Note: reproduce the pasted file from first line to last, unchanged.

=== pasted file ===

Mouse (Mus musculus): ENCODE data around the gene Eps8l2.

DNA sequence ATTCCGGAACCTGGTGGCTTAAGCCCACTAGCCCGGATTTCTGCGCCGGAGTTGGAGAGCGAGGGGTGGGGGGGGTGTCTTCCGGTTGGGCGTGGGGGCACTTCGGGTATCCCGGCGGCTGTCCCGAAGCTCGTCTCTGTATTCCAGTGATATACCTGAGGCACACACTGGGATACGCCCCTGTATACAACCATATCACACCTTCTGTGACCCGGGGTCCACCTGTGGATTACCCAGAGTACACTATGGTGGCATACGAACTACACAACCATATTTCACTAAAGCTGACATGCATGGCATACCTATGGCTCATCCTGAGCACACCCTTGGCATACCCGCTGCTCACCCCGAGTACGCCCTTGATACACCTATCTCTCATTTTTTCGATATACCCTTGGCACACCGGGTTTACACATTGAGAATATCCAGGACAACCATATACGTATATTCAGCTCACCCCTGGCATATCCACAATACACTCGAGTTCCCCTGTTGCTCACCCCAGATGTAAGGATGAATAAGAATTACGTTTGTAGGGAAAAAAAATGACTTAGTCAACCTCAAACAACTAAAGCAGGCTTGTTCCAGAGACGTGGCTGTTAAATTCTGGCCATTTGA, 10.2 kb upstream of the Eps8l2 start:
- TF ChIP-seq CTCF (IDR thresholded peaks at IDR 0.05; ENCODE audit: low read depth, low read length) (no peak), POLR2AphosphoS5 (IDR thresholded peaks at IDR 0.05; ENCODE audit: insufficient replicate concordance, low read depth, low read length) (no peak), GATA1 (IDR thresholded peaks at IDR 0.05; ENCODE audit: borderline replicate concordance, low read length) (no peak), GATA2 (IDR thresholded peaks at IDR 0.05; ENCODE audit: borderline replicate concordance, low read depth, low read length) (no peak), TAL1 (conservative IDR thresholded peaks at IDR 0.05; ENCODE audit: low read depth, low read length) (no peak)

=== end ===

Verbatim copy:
Mouse (Mus musculus): ENCODE data around the gene Eps8l2.

DNA sequence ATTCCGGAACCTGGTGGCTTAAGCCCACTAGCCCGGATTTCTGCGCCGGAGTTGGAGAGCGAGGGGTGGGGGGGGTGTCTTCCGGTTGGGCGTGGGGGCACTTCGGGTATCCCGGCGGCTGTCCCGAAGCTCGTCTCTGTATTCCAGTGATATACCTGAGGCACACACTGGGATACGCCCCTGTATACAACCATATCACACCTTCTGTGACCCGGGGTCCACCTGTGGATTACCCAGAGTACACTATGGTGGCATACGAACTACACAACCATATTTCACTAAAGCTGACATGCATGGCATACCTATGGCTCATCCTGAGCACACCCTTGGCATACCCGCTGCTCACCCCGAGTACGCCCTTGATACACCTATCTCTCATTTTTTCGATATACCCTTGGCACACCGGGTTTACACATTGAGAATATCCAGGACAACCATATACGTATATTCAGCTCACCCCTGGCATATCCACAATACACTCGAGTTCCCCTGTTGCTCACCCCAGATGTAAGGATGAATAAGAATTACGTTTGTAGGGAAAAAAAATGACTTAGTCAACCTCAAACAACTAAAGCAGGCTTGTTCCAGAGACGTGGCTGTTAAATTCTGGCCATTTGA, 10.2 kb upstream of the Eps8l2 start:
- TF ChIP-seq CTCF (IDR thresholded peaks at IDR 0.05; ENCODE audit: low read depth, low read length) (no peak), POLR2AphosphoS5 (IDR thresholded peaks at IDR 0.05; ENCODE audit: insufficient replicate concordance, low read depth, low read length) (no peak), GATA1 (IDR thresholded peaks at IDR 0.05; ENCODE audit: borderline replicate concordance, low read length) (no peak), GATA2 (IDR thresholded peaks at IDR 0.05; ENCODE audit: borderline replicate concordance, low read depth, low read length) (no peak), TAL1 (conservative IDR thresholded peaks at IDR 0.05; ENCODE audit: low read depth, low read length) (no peak)